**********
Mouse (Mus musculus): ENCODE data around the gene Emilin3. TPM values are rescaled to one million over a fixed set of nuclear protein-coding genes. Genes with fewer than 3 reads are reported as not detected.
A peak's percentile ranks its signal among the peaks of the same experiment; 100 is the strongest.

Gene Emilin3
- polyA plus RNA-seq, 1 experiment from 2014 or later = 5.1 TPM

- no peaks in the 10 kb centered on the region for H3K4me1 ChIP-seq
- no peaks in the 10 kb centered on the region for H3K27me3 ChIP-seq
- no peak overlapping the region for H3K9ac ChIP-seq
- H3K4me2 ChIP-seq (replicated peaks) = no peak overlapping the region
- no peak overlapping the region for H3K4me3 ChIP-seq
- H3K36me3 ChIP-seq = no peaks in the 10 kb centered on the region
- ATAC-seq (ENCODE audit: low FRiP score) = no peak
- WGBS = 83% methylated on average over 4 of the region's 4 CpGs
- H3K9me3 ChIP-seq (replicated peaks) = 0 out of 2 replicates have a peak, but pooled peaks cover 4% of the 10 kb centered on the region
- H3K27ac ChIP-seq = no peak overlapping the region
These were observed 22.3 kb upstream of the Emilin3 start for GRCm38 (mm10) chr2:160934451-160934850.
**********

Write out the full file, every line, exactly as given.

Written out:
Mouse (Mus musculus): ENCODE data around the gene Emilin3. TPM values are rescaled to one million over a fixed set of nuclear protein-coding genes. Genes with fewer than 3 reads are reported as not detected.
A peak's percentile ranks its signal among the peaks of the same experiment; 100 is the strongest.

Gene Emilin3
- polyA plus RNA-seq, 1 experiment from 2014 or later = 5.1 TPM

- no peaks in the 10 kb centered on the region for H3K4me1 ChIP-seq
- no peaks in the 10 kb centered on the region for H3K27me3 ChIP-seq
- no peak overlapping the region for H3K9ac ChIP-seq
- H3K4me2 ChIP-seq (replicated peaks) = no peak overlapping the region
- no peak overlapping the region for H3K4me3 ChIP-seq
- H3K36me3 ChIP-seq = no peaks in the 10 kb centered on the region
- ATAC-seq (ENCODE audit: low FRiP score) = no peak
- WGBS = 83% methylated on average over 4 of the region's 4 CpGs
- H3K9me3 ChIP-seq (replicated peaks) = 0 out of 2 replicates have a peak, but pooled peaks cover 4% of the 10 kb centered on the region
- H3K27ac ChIP-seq = no peak overlapping the region
These were observed 22.3 kb upstream of the Emilin3 start for GRCm38 (mm10) chr2:160934451-160934850.